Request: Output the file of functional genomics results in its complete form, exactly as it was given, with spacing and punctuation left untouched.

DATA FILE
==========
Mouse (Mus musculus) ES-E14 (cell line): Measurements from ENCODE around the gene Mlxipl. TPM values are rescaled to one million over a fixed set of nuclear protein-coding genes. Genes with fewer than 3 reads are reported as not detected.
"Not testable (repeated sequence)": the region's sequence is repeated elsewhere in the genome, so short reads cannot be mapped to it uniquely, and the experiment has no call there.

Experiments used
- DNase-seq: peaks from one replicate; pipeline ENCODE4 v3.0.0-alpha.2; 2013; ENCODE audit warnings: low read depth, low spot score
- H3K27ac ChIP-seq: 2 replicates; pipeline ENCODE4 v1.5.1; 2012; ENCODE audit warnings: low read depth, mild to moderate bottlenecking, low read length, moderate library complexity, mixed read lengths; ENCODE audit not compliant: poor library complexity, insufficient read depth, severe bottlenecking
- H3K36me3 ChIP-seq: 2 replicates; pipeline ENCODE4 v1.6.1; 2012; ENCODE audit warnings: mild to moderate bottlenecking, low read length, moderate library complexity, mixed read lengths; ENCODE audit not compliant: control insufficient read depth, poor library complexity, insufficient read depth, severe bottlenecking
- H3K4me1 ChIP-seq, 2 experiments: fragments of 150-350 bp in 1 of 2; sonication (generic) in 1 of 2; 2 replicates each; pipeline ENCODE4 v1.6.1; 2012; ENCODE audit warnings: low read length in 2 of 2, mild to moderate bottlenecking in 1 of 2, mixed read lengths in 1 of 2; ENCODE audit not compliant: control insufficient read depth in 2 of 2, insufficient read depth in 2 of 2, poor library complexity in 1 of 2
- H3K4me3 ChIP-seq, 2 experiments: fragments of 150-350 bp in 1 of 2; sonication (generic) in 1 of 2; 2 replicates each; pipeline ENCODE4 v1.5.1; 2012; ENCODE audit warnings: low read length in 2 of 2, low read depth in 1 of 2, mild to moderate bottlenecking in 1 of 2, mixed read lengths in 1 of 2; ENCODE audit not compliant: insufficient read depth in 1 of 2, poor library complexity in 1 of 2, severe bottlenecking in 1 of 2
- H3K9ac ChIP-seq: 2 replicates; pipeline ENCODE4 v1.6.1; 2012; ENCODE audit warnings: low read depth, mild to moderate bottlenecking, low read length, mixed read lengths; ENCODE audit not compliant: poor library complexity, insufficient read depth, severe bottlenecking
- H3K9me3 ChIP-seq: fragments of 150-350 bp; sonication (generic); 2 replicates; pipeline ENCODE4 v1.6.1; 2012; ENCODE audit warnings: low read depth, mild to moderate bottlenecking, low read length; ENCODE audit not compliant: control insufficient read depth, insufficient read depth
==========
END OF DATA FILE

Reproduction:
Mouse (Mus musculus) ES-E14 (cell line): Measurements from ENCODE around the gene Mlxipl. TPM values are rescaled to one million over a fixed set of nuclear protein-coding genes. Genes with fewer than 3 reads are reported as not detected.
"Not testable (repeated sequence)": the region's sequence is repeated elsewhere in the genome, so short reads cannot be mapped to it uniquely, and the experiment has no call there.

Experiments used
- DNase-seq: peaks from one replicate; pipeline ENCODE4 v3.0.0-alpha.2; 2013; ENCODE audit warnings: low read depth, low spot score
- H3K27ac ChIP-seq: 2 replicates; pipeline ENCODE4 v1.5.1; 2012; ENCODE audit warnings: low read depth, mild to moderate bottlenecking, low read length, moderate library complexity, mixed read lengths; ENCODE audit not compliant: poor library complexity, insufficient read depth, severe bottlenecking
- H3K36me3 ChIP-seq: 2 replicates; pipeline ENCODE4 v1.6.1; 2012; ENCODE audit warnings: mild to moderate bottlenecking, low read length, moderate library complexity, mixed read lengths; ENCODE audit not compliant: control insufficient read depth, poor library complexity, insufficient read depth, severe bottlenecking
- H3K4me1 ChIP-seq, 2 experiments: fragments of 150-350 bp in 1 of 2; sonication (generic) in 1 of 2; 2 replicates each; pipeline ENCODE4 v1.6.1; 2012; ENCODE audit warnings: low read length in 2 of 2, mild to moderate bottlenecking in 1 of 2, mixed read lengths in 1 of 2; ENCODE audit not compliant: control insufficient read depth in 2 of 2, insufficient read depth in 2 of 2, poor library complexity in 1 of 2
- H3K4me3 ChIP-seq, 2 experiments: fragments of 150-350 bp in 1 of 2; sonication (generic) in 1 of 2; 2 replicates each; pipeline ENCODE4 v1.5.1; 2012; ENCODE audit warnings: low read length in 2 of 2, low read depth in 1 of 2, mild to moderate bottlenecking in 1 of 2, mixed read lengths in 1 of 2; ENCODE audit not compliant: insufficient read depth in 1 of 2, poor library complexity in 1 of 2, severe bottlenecking in 1 of 2
- H3K9ac ChIP-seq: 2 replicates; pipeline ENCODE4 v1.6.1; 2012; ENCODE audit warnings: low read depth, mild to moderate bottlenecking, low read length, mixed read lengths; ENCODE audit not compliant: poor library complexity, insufficient read depth, severe bottlenecking
- H3K9me3 ChIP-seq: fragments of 150-350 bp; sonication (generic); 2 replicates; pipeline ENCODE4 v1.6.1; 2012; ENCODE audit warnings: low read depth, mild to moderate bottlenecking, low read length; ENCODE audit not compliant: control insufficient read depth, insufficient read depth